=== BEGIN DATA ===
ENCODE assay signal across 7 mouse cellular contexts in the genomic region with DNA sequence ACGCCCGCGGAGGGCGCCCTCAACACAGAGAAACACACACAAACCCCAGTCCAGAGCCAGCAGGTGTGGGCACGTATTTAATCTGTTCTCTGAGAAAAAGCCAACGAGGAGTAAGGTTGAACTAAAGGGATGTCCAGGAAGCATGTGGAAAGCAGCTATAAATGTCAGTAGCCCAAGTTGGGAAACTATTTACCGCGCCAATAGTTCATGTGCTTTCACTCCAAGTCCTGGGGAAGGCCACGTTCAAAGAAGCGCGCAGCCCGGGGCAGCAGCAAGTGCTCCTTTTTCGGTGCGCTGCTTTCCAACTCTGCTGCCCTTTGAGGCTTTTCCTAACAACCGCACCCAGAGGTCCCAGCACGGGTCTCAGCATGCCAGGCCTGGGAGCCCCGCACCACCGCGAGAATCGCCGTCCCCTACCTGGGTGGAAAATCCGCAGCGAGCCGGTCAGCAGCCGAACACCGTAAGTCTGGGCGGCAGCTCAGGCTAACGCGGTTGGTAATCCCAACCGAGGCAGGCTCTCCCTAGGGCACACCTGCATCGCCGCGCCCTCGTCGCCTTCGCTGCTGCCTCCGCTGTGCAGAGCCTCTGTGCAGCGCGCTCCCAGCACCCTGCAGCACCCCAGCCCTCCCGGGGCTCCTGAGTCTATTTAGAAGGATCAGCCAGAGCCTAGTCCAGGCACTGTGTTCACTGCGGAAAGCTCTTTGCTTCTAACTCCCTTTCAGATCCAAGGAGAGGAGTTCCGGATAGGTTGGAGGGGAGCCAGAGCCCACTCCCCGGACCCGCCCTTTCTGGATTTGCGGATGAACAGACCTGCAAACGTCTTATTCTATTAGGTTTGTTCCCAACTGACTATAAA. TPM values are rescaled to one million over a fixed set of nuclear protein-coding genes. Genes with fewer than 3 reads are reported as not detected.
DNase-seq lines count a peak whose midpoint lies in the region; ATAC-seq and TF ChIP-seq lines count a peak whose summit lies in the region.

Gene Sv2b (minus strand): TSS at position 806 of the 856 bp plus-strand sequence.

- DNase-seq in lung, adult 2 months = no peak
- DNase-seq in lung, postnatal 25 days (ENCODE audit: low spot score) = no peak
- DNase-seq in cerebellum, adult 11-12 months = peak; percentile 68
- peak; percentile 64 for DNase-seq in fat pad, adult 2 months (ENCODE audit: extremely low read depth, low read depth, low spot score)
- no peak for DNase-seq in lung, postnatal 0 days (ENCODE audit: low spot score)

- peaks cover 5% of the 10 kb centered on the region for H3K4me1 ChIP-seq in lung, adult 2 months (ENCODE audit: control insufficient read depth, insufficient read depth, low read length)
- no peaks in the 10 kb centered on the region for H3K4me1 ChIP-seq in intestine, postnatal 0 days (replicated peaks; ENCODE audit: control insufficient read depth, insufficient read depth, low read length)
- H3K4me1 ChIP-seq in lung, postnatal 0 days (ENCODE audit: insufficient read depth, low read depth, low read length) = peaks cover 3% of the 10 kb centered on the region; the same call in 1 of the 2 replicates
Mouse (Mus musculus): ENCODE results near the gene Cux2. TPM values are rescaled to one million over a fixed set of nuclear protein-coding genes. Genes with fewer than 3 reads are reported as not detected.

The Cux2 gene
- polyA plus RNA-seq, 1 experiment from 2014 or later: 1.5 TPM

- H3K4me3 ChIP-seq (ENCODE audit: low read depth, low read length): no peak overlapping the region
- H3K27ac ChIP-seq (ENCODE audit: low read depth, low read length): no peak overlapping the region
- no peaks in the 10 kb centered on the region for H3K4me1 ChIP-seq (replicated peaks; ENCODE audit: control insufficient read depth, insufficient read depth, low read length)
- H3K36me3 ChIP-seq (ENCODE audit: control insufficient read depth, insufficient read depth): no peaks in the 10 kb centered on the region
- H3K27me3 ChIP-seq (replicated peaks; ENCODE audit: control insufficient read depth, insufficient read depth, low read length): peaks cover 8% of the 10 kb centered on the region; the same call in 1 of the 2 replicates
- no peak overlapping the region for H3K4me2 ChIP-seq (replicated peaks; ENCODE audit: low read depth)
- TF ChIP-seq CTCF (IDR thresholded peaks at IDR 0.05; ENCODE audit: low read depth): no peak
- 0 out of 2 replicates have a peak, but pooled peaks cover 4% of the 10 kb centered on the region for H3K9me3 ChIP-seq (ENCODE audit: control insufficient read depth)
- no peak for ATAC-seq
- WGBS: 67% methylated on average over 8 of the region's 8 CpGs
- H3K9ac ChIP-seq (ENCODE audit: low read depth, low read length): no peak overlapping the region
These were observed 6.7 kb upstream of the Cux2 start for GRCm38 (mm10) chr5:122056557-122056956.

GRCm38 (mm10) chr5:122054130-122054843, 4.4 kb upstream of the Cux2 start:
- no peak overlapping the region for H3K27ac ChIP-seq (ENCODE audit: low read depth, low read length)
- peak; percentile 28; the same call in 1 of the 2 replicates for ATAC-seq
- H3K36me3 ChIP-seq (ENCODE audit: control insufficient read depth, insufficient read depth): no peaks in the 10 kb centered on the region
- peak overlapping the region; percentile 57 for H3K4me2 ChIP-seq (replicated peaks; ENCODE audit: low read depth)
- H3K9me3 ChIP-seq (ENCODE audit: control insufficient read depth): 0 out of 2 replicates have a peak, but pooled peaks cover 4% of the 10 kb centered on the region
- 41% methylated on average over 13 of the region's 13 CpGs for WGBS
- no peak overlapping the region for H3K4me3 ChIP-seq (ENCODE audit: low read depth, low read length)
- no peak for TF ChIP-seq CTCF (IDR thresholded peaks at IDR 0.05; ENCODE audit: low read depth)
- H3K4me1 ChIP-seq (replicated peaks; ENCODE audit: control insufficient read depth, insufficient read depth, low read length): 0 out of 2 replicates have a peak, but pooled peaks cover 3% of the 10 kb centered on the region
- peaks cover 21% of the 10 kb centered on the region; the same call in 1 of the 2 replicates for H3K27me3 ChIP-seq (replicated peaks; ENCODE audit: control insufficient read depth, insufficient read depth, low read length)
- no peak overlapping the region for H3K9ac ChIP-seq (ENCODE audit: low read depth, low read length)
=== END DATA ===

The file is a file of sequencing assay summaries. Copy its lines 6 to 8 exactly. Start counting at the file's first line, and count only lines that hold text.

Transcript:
- DNase-seq in cerebellum, adult 11-12 months = peak; percentile 68
- peak; percentile 64 for DNase-seq in fat pad, adult 2 months (ENCODE audit: extremely low read depth, low read depth, low spot score)
- no peak for DNase-seq in lung, postnatal 0 days (ENCODE audit: low spot score)